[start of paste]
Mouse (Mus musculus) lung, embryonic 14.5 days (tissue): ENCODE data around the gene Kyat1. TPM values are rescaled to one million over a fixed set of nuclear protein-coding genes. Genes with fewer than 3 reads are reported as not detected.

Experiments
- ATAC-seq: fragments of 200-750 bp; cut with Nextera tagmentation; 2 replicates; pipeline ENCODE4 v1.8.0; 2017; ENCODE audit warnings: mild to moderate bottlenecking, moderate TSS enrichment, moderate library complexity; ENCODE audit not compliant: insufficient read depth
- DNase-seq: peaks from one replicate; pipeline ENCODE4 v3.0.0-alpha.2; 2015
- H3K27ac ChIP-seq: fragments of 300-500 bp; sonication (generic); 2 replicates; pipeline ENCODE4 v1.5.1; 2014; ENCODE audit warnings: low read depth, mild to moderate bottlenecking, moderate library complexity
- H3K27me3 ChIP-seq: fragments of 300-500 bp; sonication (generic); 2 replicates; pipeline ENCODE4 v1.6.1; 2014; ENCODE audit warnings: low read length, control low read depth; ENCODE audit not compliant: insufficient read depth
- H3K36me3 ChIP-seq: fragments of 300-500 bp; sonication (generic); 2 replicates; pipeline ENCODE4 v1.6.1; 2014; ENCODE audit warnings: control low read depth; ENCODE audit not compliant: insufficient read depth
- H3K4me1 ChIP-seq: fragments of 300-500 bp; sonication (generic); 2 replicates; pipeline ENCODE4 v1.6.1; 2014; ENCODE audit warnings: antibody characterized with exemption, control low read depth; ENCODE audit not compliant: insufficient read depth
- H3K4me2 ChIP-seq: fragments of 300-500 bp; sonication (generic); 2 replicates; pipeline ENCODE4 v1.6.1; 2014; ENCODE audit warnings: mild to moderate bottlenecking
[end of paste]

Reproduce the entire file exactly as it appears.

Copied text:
Mouse (Mus musculus) lung, embryonic 14.5 days (tissue): ENCODE data around the gene Kyat1. TPM values are rescaled to one million over a fixed set of nuclear protein-coding genes. Genes with fewer than 3 reads are reported as not detected.

Experiments
- ATAC-seq: fragments of 200-750 bp; cut with Nextera tagmentation; 2 replicates; pipeline ENCODE4 v1.8.0; 2017; ENCODE audit warnings: mild to moderate bottlenecking, moderate TSS enrichment, moderate library complexity; ENCODE audit not compliant: insufficient read depth
- DNase-seq: peaks from one replicate; pipeline ENCODE4 v3.0.0-alpha.2; 2015
- H3K27ac ChIP-seq: fragments of 300-500 bp; sonication (generic); 2 replicates; pipeline ENCODE4 v1.5.1; 2014; ENCODE audit warnings: low read depth, mild to moderate bottlenecking, moderate library complexity
- H3K27me3 ChIP-seq: fragments of 300-500 bp; sonication (generic); 2 replicates; pipeline ENCODE4 v1.6.1; 2014; ENCODE audit warnings: low read length, control low read depth; ENCODE audit not compliant: insufficient read depth
- H3K36me3 ChIP-seq: fragments of 300-500 bp; sonication (generic); 2 replicates; pipeline ENCODE4 v1.6.1; 2014; ENCODE audit warnings: control low read depth; ENCODE audit not compliant: insufficient read depth
- H3K4me1 ChIP-seq: fragments of 300-500 bp; sonication (generic); 2 replicates; pipeline ENCODE4 v1.6.1; 2014; ENCODE audit warnings: antibody characterized with exemption, control low read depth; ENCODE audit not compliant: insufficient read depth
- H3K4me2 ChIP-seq: fragments of 300-500 bp; sonication (generic); 2 replicates; pipeline ENCODE4 v1.6.1; 2014; ENCODE audit warnings: mild to moderate bottlenecking